Ramsbottom Crowned Champions after Lightowler Treble


Premier Division

Ramsbottom             5          (Lightowler 3, Moir 2, Jackson 0)

Flixton                          4          (Rosenthal 2, Cicchelli 1, Biggs 1)

Is there a different kind of pressure on a night like this? I ask the question to Ramsbottom’s 100% man, Michael Moir or ‘Mick’ as he calls himself when struggling, when bludgeoned by a force he’s not used to. He hesitates a little. “No. Not really.”

I push for more – ask if it still matters…mention the fierce Glasgow-like rivalry between Ramsbottom and Flixton and wonder where it sits in the wider Moir perspective. “Yes. You wanna win…I’ve only done the British League [remember].”

They are the words of a man either playing down his fine achievements in this sport or enunciation constrained by potentially ribbing teammates. Through the now familiar and strikingly-bristled face, Moir keeps his expression tight, clipped – the opposite of his rangy play.

Ramsbottom need only three points this evening to make it insurmountable for Flixton; three points to regain the title so mercilessly taken from them on 4 April 2013. On that night, Moir produced his usual treble but his team was overwhelmed by Louis Rosenthal, John Hilton and Paul Cicchelli.

The personnel are similar now: Moir, Richard Lightowler (100%) and Andrew Jackson (88%) – Mark Ramsbottom watching – versus Rosenthal (100%), Cicchelli (93%) and Phil Biggs (88%); Hilton -1980 European Champion – never seen in these parts, like a convict fleeing the Crown.

Cicchelli, thrown in first, moans to his captain, Biggs: “I’m still on the motorway. I don’t need to go on first!” Biggs is insistent though – calming his player, trying to talk him round. Waiting in the wings is Moir, just keen to get started, keen to show his dominance and fluidity. 11-3,11-3. Cicchelli’s rage heightens: “Got no touch!”

He is a man being bossed by Moir, a man whose job has largely taken over his life; too many motorway miles, too many – by his own admittance – KFC Fiery Bites. You feel like throwing him an iceberg lettuce – something to stem the abysmal form. Because on his day, Cicchelli has the most elegant chop in the game – it has a ‘baby rocking’ motion to it, a perfectly aligned forearm.

6-4 in the third. Moir appears to be coasting, but then Cicchelli finds his gear. In amongst the heavy breathing, the overuse of his white towel and the reddened face, he clutches at something which transforms his play. 6-9: five straight points. 8-9: Moir is not easily felled. 9-11: Cicchelli is back in it.

Moir begins to tighten up. At 2-3 a couple of shots hit the top of the net and then drop back onto his side. 2-5: Cicchelli pulls away. 6-11: We have a five-setter.

Biggs moves in for a tete-a-tete, a final set briefing. Lightowler does the same with Moir. The words from Cicchelli are still damning despite his comeback: “Can’t believe…playing this *&^$ and still in it.”

If Moir is unsettled, disconcerted by the Cicchelli Jekyll and Hide act, then it doesn’t show. The impeccable Adidas attire (blue top / black shorts / white socks) has the effect of veiling his sweat, disguising how spent he really is.

They make their way to the table. Cicchelli serves. It is a beauty – deep left. Moir twitches. He refuses to lie down (that will come later versus Rosenthal). 2-1: his crumbling game momentarily stops. 3-3: a fierce diagonal backhand from Cicchelli. 5-3: net and in from Moir. It is the heartache point which Cicchelli cannot come back from. 11-4: Moir is respectful but pleased.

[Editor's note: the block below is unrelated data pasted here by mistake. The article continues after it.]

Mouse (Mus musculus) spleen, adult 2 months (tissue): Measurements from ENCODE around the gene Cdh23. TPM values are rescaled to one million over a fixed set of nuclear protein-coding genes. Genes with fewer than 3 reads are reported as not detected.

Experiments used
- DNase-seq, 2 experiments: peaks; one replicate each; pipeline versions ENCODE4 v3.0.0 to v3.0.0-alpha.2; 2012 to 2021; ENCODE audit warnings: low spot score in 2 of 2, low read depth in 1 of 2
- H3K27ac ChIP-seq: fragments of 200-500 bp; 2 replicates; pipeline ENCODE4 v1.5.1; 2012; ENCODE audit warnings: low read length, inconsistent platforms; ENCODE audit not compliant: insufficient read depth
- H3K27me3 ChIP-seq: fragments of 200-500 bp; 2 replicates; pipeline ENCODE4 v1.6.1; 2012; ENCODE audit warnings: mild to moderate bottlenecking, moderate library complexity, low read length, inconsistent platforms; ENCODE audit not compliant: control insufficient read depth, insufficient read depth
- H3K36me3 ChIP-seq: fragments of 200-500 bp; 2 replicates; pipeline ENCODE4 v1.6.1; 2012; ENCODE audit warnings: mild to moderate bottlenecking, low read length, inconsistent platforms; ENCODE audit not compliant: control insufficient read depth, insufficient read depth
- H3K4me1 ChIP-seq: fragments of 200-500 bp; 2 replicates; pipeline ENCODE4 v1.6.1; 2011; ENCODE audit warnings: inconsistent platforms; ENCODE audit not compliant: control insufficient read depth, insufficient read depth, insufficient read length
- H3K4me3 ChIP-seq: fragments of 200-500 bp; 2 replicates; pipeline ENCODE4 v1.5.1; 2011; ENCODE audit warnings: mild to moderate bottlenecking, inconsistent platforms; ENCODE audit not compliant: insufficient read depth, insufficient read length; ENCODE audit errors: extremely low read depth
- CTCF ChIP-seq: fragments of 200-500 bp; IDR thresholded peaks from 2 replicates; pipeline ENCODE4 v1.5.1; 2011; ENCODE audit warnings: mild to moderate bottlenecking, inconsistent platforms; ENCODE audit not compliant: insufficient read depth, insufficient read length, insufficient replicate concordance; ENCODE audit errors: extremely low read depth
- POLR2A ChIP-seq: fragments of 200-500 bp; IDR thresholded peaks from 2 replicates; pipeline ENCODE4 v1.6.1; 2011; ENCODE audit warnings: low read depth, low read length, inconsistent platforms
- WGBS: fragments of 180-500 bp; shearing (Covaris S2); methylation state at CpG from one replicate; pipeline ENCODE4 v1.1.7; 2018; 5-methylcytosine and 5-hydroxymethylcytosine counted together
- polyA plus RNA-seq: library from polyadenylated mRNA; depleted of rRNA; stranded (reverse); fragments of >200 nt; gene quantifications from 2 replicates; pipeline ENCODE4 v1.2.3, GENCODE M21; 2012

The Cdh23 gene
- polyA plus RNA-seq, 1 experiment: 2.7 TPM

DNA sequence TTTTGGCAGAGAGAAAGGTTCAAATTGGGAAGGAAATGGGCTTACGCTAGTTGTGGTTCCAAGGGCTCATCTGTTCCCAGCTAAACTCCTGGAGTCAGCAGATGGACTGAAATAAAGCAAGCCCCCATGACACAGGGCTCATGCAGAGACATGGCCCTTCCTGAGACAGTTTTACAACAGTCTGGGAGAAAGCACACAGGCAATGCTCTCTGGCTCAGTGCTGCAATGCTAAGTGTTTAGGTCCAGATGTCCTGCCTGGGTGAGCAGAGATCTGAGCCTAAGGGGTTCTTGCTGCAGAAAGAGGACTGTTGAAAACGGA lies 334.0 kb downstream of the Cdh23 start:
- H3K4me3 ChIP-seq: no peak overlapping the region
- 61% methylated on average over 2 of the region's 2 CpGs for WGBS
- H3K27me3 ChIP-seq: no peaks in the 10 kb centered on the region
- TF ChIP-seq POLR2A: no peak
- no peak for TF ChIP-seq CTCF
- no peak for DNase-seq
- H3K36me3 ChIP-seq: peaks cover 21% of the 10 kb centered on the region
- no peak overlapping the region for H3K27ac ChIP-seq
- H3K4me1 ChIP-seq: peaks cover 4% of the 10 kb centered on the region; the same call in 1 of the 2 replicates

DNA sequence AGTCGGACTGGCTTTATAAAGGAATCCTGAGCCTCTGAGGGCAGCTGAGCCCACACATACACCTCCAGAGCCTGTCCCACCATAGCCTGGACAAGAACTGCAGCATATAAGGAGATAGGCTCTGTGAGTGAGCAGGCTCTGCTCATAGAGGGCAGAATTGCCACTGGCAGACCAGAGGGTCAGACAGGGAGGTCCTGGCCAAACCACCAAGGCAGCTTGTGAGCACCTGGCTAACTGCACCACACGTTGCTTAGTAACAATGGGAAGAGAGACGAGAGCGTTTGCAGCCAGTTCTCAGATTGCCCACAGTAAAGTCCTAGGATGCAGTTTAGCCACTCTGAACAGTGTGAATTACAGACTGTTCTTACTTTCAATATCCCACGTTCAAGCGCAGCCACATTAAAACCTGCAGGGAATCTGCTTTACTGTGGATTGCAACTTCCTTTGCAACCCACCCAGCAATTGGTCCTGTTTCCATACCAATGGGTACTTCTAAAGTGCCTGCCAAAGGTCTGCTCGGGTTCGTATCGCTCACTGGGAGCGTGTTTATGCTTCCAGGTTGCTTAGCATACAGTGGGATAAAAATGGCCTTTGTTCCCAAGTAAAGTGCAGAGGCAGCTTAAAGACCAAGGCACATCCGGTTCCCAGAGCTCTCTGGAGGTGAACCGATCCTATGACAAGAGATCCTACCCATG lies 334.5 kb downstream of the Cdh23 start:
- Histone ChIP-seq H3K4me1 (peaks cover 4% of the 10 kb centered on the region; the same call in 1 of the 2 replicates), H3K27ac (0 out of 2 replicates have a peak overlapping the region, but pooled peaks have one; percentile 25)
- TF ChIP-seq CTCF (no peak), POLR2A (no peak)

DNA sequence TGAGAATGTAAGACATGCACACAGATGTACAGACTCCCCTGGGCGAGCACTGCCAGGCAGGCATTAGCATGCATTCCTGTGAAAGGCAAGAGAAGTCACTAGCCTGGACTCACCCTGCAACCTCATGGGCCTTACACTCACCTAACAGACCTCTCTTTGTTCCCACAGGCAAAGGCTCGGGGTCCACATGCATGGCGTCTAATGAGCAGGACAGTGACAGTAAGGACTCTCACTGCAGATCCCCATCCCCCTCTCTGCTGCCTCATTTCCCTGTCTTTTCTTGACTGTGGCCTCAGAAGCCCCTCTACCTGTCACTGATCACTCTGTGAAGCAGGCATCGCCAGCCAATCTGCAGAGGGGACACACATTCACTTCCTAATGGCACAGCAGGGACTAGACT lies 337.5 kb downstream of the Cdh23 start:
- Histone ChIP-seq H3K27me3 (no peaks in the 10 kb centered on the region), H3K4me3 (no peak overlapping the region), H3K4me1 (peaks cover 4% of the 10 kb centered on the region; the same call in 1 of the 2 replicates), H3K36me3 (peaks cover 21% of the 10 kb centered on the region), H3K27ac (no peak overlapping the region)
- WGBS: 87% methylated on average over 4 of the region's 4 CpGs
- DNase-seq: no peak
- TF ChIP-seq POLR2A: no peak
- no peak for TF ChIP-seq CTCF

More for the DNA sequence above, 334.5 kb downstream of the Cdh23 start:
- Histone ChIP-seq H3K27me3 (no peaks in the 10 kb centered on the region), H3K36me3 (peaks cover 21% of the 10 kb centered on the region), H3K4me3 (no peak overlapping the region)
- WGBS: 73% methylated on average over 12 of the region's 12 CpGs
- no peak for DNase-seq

Ramsbottom sail away.

Michnowiec Puts Spoke in Flixton Wheel


Premier Division

Flixton                       8

Hilton ‘A’                  1

Hilton’s Andrew Michnowiec is a man from a time machine. In his old, yellow Joola T-shirt, Umbro socks, and shorts evidently hired from Nomads’ Paul Brandwood, he represents a flashback to a better era – one without polish, without modern gizmos that empty our minds.

The Polish name, perhaps anglicized (formerly with three ‘i’s), would seem to emanate from the south-eastern corner of that tough region. It is one of many fine, European appellations to bless the league; Maciejewski, Cicchelli, Dobrzanska, Dumpelnik and Szorcz the others.

The first pairing tonight is Flixton’s Paul Cicchelli and the man himself – Michnowiec. The venue – best car park on the circuit, Tibhar Smash 28/R table, wood climbing the green walls – is ripe for an intoxicating encounter, an Italy versus Poland spectacular and more.

There is a pink sheet of paper on the far wall’s tiny, cork noticeboard. It announces: NO SWEARING OR UNSPORTING CONDUCT. Cicchelli will struggle. There will be a few bejesuses that pass his lips before the night is out.

It begins. Michnowiec succumbs to a slender Cicchelli lead (4-3) in the first set at which point Flixton’s secretary, Phil Biggs interrupts. “Can you just throw the ball up a bit, Andy?” It is a clear hint regarding the legality of the Hilton player’s serves – the minimum ‘6-inch toss’ rule being ignored.

Michnowiec has an old-school serve – a low-swooping, swallow-like trajectory with the grace of a pinball. He addresses the ball hurriedly – catches opponents off guard. Cicchelli is too experienced, too big in the chops, to fall for such a ploy, however. 11-7: It is going to plan.

Watching Cicchelli you come to realise that it is at times like observing a craftsman in his shed, a woodwork maestro using a plane. One can almost see fine shavings from the ball such is his bat’s phenomenally thin contact with it.

There is a problem though: his stamina. I count the points before his breathing changes; thirty – at 6-6 in the second. Cicchelli’s natural rhythm and bounciness are affected. Despite the whipping forehands, his game becomes littered with mistakes – a grating inability to finish inferior talents off quickly and tellingly.

8-11: Michnowiec sees the disparity. He then manages to turn around a 5-1 deficit in the third, pulling it back to 8-7. Something in Cicchelli snaps. Abound with comment after comment, slating his own play, he becomes the mad Italian at work in the kitchen – saucers and pans crashing to the floor, minions running for their lives. An almost echoing and desperate cry of ”Jesus Christ!” helps him take the third set (11-7). And the fourth follows: 12-10.